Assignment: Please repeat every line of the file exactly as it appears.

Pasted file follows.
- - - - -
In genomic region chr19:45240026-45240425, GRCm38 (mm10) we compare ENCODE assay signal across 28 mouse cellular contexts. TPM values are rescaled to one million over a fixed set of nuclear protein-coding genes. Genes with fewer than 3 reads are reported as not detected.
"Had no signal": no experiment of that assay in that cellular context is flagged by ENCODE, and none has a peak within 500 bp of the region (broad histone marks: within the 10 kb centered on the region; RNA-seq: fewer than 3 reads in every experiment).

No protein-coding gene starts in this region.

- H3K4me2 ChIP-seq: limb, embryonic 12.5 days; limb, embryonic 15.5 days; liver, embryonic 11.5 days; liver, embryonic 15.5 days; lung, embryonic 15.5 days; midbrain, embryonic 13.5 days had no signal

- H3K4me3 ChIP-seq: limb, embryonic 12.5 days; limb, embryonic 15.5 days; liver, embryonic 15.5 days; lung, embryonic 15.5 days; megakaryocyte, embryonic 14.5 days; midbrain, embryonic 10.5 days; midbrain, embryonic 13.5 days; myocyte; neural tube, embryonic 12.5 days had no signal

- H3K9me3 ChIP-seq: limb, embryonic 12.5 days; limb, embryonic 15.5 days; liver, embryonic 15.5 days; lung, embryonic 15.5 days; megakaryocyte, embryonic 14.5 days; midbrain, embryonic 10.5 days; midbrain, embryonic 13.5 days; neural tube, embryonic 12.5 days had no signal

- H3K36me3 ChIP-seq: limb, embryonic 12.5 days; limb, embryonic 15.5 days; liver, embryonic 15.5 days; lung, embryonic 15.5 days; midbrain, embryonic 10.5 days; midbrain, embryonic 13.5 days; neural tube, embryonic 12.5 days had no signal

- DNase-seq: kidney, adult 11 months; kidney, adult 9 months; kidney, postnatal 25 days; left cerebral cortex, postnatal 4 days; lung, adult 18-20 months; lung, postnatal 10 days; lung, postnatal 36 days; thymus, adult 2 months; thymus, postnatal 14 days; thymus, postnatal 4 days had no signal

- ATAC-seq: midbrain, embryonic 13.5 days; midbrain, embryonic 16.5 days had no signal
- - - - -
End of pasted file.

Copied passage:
In genomic region chr19:45240026-45240425, GRCm38 (mm10) we compare ENCODE assay signal across 28 mouse cellular contexts. TPM values are rescaled to one million over a fixed set of nuclear protein-coding genes. Genes with fewer than 3 reads are reported as not detected.
"Had no signal": no experiment of that assay in that cellular context is flagged by ENCODE, and none has a peak within 500 bp of the region (broad histone marks: within the 10 kb centered on the region; RNA-seq: fewer than 3 reads in every experiment).

No protein-coding gene starts in this region.

- H3K4me2 ChIP-seq: limb, embryonic 12.5 days; limb, embryonic 15.5 days; liver, embryonic 11.5 days; liver, embryonic 15.5 days; lung, embryonic 15.5 days; midbrain, embryonic 13.5 days had no signal

- H3K4me3 ChIP-seq: limb, embryonic 12.5 days; limb, embryonic 15.5 days; liver, embryonic 15.5 days; lung, embryonic 15.5 days; megakaryocyte, embryonic 14.5 days; midbrain, embryonic 10.5 days; midbrain, embryonic 13.5 days; myocyte; neural tube, embryonic 12.5 days had no signal

- H3K9me3 ChIP-seq: limb, embryonic 12.5 days; limb, embryonic 15.5 days; liver, embryonic 15.5 days; lung, embryonic 15.5 days; megakaryocyte, embryonic 14.5 days; midbrain, embryonic 10.5 days; midbrain, embryonic 13.5 days; neural tube, embryonic 12.5 days had no signal

- H3K36me3 ChIP-seq: limb, embryonic 12.5 days; limb, embryonic 15.5 days; liver, embryonic 15.5 days; lung, embryonic 15.5 days; midbrain, embryonic 10.5 days; midbrain, embryonic 13.5 days; neural tube, embryonic 12.5 days had no signal

- DNase-seq: kidney, adult 11 months; kidney, adult 9 months; kidney, postnatal 25 days; left cerebral cortex, postnatal 4 days; lung, adult 18-20 months; lung, postnatal 10 days; lung, postnatal 36 days; thymus, adult 2 months; thymus, postnatal 14 days; thymus, postnatal 4 days had no signal

- ATAC-seq: midbrain, embryonic 13.5 days; midbrain, embryonic 16.5 days had no signal